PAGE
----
With the recent deficit of women in hip-hop who can rock the mic right, there couldn't be a better time for Rah Digga to stage a comeback with her highly anticipated sophomore album, 'Classic,' her first studio album in over a decade. But in heading back to the booth, Digga isn't the only emcee representing for the ladies in 2010. In fact, female rappers have begun building momentum this year. The most recent milestone came with Nicki Minaj charting at No. 1 on the Billboard Rap Songs list in June with her single 'Your Love,' making her the first female solo artist to hold the coveted position since Missy Elliott's 'Work It' topped the charts in 2002.

Like so many other female emcees, Digga's radio silence wasn't intended. But according to the rapper, now is as good a time as ever to pick the mic back up. "For a minute, we were almost becoming extinct," she tells The BoomBox of the lack of estrogen in hip-hop. "As far as the other females, I think it's just the year. I think it has everything to do with the energy and everybody just tired of everybody saying 'Where did all the females go?'"

For Digga, her ability to come back a decade later with a sophomore album, speaks to her rhyme-ripping abilities as well as the demand for better emcees, regardless of gender. While 'Classic,' slated for release in mid-September, sees her rapping over beats from producer Nottz for 10 tracks of bristling boom bap heat, Digga can always bank on the fact that she appeals to the real hip-hop heads, a factor that's played to her benefit and distinguished her from more superficial emcees since she came into the game in the '90s.

"I think a lot of female artists are just - I hate to say it - real image-driven," she explains. "It's not even so much the artist themselves. I think a lot of times, they just have people and elements around them that don't really push them in the direction to focus on making unprecedented music. It's always about a look and then the talent can always come along after the fact. The ghostwriters can get hired. To me, that seems to be the least worry where a lot of female artists are concerned and everything is more image-driven first."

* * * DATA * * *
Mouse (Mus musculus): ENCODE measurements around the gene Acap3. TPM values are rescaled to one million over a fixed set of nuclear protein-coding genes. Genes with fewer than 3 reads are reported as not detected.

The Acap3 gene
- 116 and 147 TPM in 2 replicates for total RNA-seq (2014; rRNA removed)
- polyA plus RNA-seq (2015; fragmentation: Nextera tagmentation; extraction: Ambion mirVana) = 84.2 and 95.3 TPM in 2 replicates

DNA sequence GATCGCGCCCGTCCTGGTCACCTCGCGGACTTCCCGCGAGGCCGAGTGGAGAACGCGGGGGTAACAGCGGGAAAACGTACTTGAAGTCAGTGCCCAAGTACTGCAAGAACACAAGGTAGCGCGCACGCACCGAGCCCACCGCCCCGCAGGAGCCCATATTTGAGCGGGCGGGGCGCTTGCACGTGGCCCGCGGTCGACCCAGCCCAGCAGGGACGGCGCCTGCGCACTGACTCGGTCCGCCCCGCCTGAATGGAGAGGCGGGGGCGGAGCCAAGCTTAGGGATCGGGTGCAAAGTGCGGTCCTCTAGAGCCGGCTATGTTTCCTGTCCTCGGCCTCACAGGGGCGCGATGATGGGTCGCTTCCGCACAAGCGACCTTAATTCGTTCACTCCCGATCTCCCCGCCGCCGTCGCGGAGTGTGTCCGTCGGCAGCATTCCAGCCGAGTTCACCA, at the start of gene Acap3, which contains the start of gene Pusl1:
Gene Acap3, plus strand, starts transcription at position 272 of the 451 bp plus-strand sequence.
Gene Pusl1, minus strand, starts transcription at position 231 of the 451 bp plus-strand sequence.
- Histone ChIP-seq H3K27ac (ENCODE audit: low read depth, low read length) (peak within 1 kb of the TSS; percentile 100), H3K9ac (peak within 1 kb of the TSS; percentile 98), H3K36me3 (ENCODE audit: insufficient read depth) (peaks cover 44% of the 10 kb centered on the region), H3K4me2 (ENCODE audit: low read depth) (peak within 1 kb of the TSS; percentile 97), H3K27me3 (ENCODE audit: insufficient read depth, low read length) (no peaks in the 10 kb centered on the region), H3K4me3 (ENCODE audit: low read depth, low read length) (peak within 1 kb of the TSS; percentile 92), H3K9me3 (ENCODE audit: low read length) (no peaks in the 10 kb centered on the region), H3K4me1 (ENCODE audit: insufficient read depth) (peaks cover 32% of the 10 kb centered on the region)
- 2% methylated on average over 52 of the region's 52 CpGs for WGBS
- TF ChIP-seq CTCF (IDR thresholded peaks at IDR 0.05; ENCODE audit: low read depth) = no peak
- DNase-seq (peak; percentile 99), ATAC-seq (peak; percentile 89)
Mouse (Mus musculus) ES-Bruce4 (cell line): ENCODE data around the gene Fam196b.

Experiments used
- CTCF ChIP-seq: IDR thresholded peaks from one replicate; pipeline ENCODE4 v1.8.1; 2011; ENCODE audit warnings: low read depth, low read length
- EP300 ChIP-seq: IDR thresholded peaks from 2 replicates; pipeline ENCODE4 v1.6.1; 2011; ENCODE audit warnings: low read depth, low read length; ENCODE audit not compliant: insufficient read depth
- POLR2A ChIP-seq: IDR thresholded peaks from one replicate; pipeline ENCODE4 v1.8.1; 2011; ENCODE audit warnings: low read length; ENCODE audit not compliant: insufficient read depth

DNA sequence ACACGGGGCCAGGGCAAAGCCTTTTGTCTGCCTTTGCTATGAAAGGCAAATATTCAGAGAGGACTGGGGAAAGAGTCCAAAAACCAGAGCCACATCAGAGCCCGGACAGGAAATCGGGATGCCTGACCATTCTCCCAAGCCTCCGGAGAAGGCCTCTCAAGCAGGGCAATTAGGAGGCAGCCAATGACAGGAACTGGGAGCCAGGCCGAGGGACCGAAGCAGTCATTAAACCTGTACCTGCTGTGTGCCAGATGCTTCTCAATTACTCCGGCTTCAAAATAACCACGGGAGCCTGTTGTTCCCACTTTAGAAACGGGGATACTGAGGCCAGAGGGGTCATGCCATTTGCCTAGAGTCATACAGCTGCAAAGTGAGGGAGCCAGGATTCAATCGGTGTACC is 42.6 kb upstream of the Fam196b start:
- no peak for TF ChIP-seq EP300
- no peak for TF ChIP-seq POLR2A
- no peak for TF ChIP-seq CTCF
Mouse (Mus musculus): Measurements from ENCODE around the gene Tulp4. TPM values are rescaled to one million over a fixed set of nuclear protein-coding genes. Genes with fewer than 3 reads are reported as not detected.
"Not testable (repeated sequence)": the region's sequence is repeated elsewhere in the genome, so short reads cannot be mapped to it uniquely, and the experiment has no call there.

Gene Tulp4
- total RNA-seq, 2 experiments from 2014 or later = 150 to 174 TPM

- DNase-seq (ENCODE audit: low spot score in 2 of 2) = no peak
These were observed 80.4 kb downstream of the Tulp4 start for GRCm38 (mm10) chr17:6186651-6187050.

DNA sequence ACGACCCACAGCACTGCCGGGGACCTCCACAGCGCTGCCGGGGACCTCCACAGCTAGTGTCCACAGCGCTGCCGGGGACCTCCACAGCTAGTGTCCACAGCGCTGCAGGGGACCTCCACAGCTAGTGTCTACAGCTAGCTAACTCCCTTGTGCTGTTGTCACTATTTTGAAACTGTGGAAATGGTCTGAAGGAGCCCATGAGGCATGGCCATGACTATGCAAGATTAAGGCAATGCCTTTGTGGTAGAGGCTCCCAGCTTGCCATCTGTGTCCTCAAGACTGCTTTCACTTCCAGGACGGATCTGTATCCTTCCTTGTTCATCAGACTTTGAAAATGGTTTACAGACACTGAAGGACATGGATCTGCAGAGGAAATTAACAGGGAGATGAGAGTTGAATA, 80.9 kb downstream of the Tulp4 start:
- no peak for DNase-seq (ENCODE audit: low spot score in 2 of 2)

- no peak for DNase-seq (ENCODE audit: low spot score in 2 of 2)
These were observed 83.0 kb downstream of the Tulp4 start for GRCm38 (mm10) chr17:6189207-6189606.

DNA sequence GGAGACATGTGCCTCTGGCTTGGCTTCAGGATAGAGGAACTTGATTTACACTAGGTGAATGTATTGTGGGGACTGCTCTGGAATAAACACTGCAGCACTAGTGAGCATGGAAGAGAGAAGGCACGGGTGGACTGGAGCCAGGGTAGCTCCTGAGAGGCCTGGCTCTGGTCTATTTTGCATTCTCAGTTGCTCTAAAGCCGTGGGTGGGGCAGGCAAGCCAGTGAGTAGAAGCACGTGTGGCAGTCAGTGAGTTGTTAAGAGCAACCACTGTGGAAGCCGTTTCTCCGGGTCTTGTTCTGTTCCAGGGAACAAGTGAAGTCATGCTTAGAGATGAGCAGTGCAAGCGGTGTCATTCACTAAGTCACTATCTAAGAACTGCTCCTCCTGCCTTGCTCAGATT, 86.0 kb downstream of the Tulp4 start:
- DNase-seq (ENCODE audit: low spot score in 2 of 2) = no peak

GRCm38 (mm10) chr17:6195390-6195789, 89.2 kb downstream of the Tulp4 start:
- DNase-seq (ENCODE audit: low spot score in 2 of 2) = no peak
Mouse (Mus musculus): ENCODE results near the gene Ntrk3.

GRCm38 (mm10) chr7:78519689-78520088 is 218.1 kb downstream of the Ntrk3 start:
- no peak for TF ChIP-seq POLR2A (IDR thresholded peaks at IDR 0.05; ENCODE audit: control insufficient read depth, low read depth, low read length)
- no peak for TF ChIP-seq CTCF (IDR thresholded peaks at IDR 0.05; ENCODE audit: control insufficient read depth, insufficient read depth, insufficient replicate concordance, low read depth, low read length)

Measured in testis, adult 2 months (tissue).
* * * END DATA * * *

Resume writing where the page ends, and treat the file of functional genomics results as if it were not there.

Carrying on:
Digga's focus on her craft is evident on 'Classic,' putting her back into the game when it needs her most. But she isn't alone. Her return to the spotlight coincides with the recent resurgence of other top female emcees including Lil' Kim and Lauryn Hill, with whom Digga collaborated back when they were just getting their start in the music industry. And while she's currently focusing on promoting 'Classic,' she wouldn't rule out linking back up with L. Boogie for old time's sake.

"Nothing's impossible," she says of her old friend. "[Lauryn]'s just really getting her feet wet again. I hope this is a sign of more to come, but I would definitely [collaborate]. If there's anybody in the world I would want to work with, definitely Lauryn. Before record deals, before fame and all of that, she was the girl who lived around the corner from me, rocking the mic."

But as far as collaborations go, Digga is keeping them to a minimum with her new music, holding it down without a single guest appearance on 'Classic.' Fans can look out for an upcoming full-length collaboration with an unnamed female emcee, something that Digga claims purists will love. Before 'Classic' drops, listeners can also feed their hard drives with a free mixtape from 2DopeBoyz.com, which will serve as a taste of what to expect on her long-awaited sophomore joint. "Everybody I've played it for, before I leave their presence, it gets repeated about three, four times," she says. "Because it goes so fast. You've just got to hear it again. I guarantee it's not like any other album you're going to hear at all this year."

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